tech-userlevel archive

[Date Prev][Date Next][Thread Prev][Thread Next][Date Index][Thread Index][Old Index]

Re: Bad threading performance

On Tue, 8 Mar 2011 21:21:29 +0000
Andrew Doran <> wrote:

> Your program makes life somewhat difficult for the scheduler
> because your jobs are short lived.  It sees a number of threads in a 
> tight loop of communication together, running short tasks and so will
> try to run these on the same CPU.
> When you signal and unlock each task queue, it's likely to preempt the
> controlling thread and run the short job on the same CPU, so you get
> a sort of serializing effect because the controlling thread is off
> the CPU and can't signal the next worker thread to run.

OK this probably explains why CPUs are stuck waiting. Maybe this is a
good strategy for executing batch jobs, but it seems to work poorly for
bursts of short parallel jobs. I imagine in the near future, as the
number of CPU cores goes up, this type of concurrent programming will
be more common, e.g. a serial path, followed by bursts of short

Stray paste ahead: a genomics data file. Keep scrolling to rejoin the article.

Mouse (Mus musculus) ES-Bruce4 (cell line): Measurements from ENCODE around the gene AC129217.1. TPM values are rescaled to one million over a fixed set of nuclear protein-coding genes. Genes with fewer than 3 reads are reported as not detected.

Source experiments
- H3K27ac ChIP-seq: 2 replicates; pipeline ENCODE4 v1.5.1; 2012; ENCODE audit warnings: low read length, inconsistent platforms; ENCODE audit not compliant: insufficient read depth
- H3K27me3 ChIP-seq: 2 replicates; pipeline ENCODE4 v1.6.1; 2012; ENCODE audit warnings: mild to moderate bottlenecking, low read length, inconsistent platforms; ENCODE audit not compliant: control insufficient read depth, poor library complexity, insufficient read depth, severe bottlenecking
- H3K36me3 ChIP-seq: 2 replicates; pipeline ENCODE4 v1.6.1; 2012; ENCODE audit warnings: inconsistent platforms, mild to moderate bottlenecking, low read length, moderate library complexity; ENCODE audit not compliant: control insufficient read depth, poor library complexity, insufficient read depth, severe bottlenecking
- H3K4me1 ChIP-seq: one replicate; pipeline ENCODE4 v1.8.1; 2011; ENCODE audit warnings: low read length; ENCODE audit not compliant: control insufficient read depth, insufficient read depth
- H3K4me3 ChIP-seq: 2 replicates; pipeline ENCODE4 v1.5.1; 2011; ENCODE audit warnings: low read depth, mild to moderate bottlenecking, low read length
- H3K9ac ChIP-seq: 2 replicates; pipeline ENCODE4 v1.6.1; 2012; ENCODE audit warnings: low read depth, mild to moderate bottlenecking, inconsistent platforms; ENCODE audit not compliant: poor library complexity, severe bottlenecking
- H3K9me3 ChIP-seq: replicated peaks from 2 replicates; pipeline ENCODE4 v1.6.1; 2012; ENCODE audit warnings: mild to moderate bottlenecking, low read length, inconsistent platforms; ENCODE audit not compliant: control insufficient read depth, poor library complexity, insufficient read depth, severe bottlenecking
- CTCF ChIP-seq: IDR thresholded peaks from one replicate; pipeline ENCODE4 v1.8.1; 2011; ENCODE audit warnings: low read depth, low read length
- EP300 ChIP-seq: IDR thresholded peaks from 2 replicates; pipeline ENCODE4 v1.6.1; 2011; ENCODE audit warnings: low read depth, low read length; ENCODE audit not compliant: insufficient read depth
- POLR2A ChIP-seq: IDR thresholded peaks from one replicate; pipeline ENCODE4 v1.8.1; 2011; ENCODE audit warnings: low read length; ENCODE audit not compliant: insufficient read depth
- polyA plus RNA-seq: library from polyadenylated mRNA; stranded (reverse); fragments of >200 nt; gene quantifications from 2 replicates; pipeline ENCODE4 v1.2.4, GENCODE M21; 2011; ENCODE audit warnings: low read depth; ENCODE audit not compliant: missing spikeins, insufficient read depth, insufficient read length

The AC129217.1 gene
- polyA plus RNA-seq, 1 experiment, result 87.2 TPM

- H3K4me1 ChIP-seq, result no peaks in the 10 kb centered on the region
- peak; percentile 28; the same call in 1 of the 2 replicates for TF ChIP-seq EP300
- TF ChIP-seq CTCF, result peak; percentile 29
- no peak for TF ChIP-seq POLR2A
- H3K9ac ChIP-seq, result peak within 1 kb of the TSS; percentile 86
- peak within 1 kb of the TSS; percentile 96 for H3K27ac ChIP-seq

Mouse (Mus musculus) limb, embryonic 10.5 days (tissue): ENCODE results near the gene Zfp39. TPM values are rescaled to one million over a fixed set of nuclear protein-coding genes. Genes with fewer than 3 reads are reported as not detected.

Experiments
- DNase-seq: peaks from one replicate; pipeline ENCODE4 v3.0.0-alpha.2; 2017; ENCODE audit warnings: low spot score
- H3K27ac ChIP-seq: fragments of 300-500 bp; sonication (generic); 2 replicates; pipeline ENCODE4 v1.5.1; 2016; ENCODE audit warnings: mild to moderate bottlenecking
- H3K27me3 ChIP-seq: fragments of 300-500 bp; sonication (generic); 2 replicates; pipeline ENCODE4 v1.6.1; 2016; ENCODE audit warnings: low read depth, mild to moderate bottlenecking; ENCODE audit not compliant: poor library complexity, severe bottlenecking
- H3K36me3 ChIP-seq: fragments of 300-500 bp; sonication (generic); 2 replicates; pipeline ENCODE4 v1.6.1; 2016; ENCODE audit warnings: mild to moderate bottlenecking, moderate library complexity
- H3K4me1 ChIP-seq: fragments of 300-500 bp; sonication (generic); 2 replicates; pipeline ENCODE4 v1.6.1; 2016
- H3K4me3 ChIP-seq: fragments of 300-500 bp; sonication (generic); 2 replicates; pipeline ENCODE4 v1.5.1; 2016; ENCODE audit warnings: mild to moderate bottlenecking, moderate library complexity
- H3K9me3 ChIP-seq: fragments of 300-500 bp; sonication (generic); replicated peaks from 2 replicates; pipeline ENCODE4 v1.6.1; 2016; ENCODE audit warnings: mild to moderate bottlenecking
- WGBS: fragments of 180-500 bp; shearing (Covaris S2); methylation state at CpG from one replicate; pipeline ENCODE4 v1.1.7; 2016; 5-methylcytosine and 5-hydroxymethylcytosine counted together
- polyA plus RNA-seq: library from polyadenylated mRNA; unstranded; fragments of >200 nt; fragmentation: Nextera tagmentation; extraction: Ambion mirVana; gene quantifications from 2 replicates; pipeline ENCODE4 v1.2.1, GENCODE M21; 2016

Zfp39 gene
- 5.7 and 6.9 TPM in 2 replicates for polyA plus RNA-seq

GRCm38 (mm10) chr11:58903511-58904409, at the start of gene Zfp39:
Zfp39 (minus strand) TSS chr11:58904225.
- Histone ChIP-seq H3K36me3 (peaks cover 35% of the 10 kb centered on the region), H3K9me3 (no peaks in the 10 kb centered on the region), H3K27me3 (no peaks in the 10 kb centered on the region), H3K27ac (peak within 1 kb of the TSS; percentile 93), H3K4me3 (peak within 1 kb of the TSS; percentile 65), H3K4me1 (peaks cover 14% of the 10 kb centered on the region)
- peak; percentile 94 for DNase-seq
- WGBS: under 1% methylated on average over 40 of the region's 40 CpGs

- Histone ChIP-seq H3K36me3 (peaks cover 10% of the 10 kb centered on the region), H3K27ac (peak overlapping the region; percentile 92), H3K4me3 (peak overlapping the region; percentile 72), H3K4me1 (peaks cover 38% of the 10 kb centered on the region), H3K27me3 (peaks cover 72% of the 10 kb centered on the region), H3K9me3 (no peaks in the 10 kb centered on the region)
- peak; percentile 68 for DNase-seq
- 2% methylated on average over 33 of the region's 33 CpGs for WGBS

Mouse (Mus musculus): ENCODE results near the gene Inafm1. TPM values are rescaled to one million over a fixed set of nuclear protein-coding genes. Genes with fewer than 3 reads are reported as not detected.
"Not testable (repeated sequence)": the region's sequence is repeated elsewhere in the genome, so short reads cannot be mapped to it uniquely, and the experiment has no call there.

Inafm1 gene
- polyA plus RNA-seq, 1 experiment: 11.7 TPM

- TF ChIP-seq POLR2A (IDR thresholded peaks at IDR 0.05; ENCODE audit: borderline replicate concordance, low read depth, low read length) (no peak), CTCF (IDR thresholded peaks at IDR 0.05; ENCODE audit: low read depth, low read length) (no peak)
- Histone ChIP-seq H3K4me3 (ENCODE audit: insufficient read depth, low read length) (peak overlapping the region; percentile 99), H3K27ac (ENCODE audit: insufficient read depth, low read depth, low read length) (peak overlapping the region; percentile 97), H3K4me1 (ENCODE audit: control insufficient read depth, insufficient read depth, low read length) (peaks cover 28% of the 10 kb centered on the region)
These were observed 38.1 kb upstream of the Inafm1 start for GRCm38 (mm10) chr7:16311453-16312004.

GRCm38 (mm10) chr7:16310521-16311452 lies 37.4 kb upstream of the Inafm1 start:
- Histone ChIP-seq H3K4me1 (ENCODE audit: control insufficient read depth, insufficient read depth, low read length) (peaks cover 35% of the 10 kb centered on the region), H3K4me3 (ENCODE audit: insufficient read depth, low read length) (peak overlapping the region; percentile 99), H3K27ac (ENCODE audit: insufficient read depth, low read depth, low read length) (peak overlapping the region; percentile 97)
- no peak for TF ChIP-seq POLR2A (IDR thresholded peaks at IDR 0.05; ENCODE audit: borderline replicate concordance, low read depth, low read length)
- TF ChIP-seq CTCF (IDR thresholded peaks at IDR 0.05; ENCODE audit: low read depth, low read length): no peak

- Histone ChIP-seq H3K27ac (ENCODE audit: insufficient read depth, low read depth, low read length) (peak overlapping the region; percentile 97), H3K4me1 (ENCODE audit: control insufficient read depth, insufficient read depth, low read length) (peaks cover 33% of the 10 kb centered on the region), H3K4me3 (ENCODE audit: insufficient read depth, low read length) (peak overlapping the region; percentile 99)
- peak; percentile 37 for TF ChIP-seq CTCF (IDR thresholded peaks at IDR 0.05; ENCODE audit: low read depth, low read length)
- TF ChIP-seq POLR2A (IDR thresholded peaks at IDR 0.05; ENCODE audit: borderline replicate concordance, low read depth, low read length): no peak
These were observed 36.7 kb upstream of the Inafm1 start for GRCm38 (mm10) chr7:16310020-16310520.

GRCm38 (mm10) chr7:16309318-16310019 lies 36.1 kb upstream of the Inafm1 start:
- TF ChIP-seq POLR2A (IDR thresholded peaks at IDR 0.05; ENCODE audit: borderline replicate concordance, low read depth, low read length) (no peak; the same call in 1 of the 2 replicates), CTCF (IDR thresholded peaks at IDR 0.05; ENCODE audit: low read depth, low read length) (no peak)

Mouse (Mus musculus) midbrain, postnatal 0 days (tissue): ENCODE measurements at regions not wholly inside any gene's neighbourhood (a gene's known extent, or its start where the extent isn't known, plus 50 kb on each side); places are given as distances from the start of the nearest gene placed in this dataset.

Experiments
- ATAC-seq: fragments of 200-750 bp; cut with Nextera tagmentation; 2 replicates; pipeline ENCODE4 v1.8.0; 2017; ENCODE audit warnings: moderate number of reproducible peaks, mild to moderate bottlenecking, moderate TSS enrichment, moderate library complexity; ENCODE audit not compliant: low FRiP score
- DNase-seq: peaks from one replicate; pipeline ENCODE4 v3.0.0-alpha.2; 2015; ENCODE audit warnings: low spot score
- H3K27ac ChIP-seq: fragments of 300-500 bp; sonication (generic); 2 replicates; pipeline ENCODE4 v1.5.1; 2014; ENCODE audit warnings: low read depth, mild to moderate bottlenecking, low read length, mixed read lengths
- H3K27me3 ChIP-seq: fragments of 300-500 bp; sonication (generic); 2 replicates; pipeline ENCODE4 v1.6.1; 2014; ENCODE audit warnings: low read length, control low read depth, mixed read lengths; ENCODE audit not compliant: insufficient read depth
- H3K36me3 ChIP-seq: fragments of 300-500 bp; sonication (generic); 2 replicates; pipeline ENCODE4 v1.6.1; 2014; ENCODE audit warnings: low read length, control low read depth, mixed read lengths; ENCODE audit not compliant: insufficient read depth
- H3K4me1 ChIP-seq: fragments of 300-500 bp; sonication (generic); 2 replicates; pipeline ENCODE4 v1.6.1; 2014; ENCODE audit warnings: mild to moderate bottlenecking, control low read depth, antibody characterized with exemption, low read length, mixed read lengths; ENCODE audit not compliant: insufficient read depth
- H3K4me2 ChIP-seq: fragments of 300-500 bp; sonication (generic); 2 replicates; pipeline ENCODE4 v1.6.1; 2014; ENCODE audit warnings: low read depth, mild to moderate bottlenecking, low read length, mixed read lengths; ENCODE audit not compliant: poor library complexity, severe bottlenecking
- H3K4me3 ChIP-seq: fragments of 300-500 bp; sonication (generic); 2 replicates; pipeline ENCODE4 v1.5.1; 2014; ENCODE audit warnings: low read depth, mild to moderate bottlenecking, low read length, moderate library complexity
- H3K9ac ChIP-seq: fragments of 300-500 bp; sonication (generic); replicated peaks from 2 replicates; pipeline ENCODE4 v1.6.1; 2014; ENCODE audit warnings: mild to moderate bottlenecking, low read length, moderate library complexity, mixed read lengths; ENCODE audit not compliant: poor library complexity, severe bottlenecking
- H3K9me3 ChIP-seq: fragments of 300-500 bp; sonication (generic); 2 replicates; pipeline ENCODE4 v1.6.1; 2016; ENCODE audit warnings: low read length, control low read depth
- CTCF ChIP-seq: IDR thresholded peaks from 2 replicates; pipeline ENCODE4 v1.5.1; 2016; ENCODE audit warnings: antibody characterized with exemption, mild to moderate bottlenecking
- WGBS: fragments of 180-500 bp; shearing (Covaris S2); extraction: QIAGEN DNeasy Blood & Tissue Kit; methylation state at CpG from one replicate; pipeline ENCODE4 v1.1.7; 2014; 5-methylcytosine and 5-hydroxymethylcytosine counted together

parallel sections.

> As each worker thread consumes CPU time it will be penalised by
> having its priority lowered below that of the controlling thread.
> This cancels the preemption effect, causing things to be queued up on
> the controlling CPU thereby allowing remote CPUs to steal tasks from
> it and get a slice of the action.
> For some reason this distribution as a result of lowered priority is
> not happening. perhaps because of this test in sched_takecpu():
>     385               /* If CPU of this thread is idling - run
> there */ 386          if (ci_rq->r_count == 0) {
> Can you try changing this to:
>         /*
>          * If CPU of this thread is idling - run there.
>          * XXXAD Test for PL_PPWAIT and special case for vfork()??
>          */
>       if (ci->ci_data.cpu_onproc == ci->ci_data.cpu_idlelwp)

I've tried these changes, but unfortunately it makes little/no

Home | Main Index | Thread Index | Old Index